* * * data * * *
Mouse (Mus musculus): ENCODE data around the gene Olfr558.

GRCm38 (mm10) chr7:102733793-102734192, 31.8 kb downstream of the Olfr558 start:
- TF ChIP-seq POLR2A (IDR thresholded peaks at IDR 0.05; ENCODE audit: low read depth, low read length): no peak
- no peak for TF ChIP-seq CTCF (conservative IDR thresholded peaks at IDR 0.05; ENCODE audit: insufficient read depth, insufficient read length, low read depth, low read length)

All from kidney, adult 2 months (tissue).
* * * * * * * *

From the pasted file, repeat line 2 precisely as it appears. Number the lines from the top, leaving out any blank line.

GRCm38 (mm10) chr7:102733793-102734192, 31.8 kb downstream of the Olfr558 start: